We were OK when he was a nice kid from Ohio, toiling away, earnestly failing to achieve his profession’s highest goals. But then he made THE DECISION. I did not like it, but I got over it, mainly because I enjoy watching him play so much. But what Lebron said is “watch me America – I am important and you will watch me.” And we did watch and then we hated him for showing us how much we cared and how shallow we all felt (THE DECISION was a huge ratings success). We became champions of Cleveland’s dignity, even though many people watching were just hoping their team would be the one to break Cleveland’s heart (Hello Knicks and Bulls fans). Rather than apologize for our own hypocrisy we turned Lebron into a massive villain.
But don’t forget he was arrogant at a free pep rally fgor Heat fans!
And then he lost in the Finals to Dallas and it proved that he was being punished for his hubris and we could all feel good. It was a text book case of schadenfreude. We determined he deserved a comeuppance, he got it and we delighted! Good riddance King James! Except rather than fade away into the Tracy McGrady and Vince Carter wing just outside of the NBA Hall of Fame for underachieving athletic freaks he bounced back and destroyed his rivals en route to his title in 2012. Yes he played with Chris Bosh and Dwyane Wade, but only a truly delusional hatred could ignore that Lebron was the Sun that the other Heat players revolved around. And he never had that iconic moment in the NBA Finals last year because he destroyed the OKC Thunder so thoroughly. So other than Boston Game 6 (and Indiana Game 3 if you paid attention), his 2012 playoffs did not give us Jordan over Ehlo or Jordan (shoving) shooting over Russel. Another strike against Lebron!
So we arrived at 2013. The Heat win 66 games, 27 in a row and Lebron puts together the most or oneof the most efficient seasons in NBA History. And then the playoffs happen and it appears that by the Pacers’ series Lebron is no longer part of a big three. He is the Big One and is alternating between dragging his teammates and creating for them. He single handedly vanquished a very tough and balanced Pacers team that specifically were strong where the Heat were weak.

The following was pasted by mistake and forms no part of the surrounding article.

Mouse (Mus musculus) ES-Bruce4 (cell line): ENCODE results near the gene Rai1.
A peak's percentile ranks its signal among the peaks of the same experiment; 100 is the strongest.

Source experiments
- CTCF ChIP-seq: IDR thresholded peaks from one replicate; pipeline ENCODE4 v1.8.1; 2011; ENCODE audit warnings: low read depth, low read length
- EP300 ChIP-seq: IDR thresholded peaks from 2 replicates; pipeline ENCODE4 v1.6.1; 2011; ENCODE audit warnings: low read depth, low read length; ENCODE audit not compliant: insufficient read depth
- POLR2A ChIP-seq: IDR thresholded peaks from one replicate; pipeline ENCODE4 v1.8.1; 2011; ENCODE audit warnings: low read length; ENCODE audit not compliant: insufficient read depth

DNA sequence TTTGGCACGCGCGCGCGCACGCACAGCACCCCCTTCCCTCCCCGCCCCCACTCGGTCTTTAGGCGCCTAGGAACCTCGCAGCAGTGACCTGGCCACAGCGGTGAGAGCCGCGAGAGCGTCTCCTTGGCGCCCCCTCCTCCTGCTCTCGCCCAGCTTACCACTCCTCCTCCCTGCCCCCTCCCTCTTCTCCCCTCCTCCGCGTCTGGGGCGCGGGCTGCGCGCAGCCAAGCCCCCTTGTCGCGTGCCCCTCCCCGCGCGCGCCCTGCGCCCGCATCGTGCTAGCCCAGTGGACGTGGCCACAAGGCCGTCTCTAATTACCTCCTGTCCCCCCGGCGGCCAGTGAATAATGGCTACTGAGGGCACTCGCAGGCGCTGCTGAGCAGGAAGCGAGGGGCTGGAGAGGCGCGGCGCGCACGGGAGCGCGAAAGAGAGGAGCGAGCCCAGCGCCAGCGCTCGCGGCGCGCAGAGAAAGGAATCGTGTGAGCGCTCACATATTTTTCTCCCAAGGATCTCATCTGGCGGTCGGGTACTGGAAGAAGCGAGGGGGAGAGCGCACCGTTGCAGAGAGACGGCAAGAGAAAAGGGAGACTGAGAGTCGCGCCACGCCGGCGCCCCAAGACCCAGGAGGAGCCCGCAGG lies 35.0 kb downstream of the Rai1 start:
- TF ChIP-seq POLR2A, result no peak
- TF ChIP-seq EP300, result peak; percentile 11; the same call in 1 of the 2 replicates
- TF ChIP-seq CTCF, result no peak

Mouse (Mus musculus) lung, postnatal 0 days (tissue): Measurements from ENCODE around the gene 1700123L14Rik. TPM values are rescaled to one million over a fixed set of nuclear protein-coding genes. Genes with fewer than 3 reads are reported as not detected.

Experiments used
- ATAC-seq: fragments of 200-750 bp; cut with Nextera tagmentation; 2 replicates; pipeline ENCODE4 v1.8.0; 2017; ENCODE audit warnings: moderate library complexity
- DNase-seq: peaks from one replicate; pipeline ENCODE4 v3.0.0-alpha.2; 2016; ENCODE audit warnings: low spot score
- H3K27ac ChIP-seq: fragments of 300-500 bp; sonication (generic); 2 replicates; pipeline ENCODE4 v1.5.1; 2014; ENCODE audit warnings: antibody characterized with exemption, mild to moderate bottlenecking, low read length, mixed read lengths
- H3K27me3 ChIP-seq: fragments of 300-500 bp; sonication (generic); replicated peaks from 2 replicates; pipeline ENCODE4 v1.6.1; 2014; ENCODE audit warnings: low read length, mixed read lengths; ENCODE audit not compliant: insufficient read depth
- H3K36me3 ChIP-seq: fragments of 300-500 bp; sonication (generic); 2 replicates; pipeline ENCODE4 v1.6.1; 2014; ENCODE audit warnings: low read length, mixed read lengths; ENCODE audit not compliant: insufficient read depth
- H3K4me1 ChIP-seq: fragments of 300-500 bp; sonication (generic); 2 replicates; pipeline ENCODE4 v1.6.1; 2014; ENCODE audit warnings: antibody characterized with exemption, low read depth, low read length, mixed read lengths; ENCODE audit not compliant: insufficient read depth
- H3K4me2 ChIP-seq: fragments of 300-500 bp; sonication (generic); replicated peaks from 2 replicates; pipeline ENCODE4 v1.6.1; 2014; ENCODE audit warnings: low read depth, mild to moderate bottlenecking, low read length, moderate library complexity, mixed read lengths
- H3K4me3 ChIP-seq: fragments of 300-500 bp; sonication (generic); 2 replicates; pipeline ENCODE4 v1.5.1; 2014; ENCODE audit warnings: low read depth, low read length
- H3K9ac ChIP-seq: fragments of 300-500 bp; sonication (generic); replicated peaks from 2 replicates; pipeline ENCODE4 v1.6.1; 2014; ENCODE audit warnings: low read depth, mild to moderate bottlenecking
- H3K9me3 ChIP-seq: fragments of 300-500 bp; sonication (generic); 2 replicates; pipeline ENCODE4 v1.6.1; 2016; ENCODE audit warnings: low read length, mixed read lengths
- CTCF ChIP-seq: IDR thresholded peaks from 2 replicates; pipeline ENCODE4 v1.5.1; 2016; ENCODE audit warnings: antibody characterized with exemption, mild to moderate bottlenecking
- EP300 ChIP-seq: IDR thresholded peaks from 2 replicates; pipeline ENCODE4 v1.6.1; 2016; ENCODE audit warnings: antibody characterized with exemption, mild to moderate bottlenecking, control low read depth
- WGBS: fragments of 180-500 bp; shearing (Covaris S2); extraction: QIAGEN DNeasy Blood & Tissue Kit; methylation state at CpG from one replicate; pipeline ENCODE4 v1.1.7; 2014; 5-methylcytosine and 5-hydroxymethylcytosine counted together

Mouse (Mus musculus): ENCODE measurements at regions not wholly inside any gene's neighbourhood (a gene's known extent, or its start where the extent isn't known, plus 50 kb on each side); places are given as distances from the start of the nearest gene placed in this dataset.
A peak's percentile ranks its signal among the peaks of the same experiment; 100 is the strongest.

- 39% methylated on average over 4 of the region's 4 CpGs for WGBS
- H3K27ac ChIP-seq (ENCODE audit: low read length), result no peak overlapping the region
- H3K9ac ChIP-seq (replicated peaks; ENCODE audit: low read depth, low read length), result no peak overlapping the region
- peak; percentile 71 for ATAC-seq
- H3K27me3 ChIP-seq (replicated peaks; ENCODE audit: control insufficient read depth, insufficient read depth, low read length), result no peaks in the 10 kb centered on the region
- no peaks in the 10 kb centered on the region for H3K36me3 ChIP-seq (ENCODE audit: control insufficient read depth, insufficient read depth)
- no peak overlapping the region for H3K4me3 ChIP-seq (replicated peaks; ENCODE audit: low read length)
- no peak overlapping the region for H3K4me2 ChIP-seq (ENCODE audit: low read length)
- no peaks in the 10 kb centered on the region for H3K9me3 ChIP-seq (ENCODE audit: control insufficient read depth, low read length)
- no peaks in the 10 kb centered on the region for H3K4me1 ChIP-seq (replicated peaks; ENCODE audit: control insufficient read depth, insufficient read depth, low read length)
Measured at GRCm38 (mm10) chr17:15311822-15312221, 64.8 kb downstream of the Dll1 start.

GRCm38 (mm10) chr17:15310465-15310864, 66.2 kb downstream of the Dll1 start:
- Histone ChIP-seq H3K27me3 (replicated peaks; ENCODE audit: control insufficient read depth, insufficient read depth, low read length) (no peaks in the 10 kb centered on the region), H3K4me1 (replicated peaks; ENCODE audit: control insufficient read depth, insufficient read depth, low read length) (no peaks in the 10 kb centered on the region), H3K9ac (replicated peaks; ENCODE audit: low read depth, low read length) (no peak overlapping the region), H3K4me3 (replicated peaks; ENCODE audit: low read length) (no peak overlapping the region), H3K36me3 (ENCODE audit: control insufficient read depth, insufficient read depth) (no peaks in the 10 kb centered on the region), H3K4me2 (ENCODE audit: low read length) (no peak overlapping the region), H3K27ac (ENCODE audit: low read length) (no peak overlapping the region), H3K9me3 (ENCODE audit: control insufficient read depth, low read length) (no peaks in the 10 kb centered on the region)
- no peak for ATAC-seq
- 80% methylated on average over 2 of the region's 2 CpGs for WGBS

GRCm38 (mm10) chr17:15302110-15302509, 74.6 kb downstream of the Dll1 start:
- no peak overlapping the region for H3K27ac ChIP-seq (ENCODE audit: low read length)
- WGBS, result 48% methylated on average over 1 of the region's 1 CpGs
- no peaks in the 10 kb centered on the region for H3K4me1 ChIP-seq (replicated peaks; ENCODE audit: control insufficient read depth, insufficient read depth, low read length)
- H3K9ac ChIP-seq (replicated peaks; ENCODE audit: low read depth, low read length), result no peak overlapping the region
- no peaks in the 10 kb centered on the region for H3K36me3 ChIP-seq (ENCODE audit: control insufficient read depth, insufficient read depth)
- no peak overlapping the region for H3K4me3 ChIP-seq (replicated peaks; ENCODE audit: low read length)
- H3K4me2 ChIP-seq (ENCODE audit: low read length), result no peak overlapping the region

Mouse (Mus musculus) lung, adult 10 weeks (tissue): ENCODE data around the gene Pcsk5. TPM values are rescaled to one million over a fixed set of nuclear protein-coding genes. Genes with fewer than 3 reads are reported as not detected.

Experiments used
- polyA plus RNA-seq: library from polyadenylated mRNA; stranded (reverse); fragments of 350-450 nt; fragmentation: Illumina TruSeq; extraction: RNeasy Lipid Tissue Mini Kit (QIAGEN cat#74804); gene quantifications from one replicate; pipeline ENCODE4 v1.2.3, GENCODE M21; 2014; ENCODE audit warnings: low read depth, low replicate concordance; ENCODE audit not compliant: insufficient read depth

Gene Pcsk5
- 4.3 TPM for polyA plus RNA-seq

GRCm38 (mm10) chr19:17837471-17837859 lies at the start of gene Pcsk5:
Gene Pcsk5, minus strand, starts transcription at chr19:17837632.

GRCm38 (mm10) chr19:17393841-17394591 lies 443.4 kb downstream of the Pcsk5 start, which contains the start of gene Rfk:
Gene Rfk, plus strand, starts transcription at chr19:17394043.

And now the Finals. Standing in Lebron’s way are a 4 time champion player and coach, a team with size and a team with a devastatingly good point guard – all weak spots for the Heat. And with some help, finally, Lebron is one game away from defeating the team that swept him when, like a Mozart of basketball, he took a terrible Cavs team to the Finals in 2007 with only his individual natural brilliance. But now Lebron has mastered basketball. Does that mean he is perfect? No. Did Jordan shoot below 33% in the final game of the 1996 Finals? Did Kobe go 6-24 in Game 7 of the 2010 Finals? Yes and yes. Does that diminish their legacies? No. Yet Lebron for that he has accomplished before the age of 30 and the brilliance with which he plays is still having every dribble examined with heightened scrutiny. So if he were to score 40 and go 15-15 from the field on Thursday, but Tony Parker hits a buzzer beater to win Game 7, this will somehow render Lebron’s admission to the upper elite of the sport null and void. He cannot please these people because they want him to fail. They need him to fail.
Lebron James has shown us that he is great. Greater at what he does than we will ever be at what we do. He has also shown us that he knows he is great and better than us. Not in a brash Terrell Owens sort of way where it feels cartoonish. Rather, Lebron was blessed by God, fate or nature with incredible potential for greatness. He was not born Peter Parker or even Bruce Wayne – he was BORN as Spider Man and Batman. And what is worse is that he is fullfilling that great potential and enjoying it in beautiful Miami. Lebron is better than us, knows it, but what really stings is that we could never be him. No matter how hard we work and dedicate ourselves he was always going to be better. Kobe and MJ gritted their teeth, yelled at and in MJ’s case, punched, teammates – they had the gifts, but they also exhibited the grit that made us feel better about them being better. Lebron is just enjoying a game he has mastered and fullfilling his promise, but with something closer to a child’s enjoyment than a mob boss’ ruthlessness. And in an age where we all think we are so important and special he has shown us that we are not. But that he is.
Good luck in Game 7 Lebron. And get ready to hear “but MJ and Kobe threepeated” or “now Tracy mcGrady has as many titles as you” right after. And then have a hearty laugh.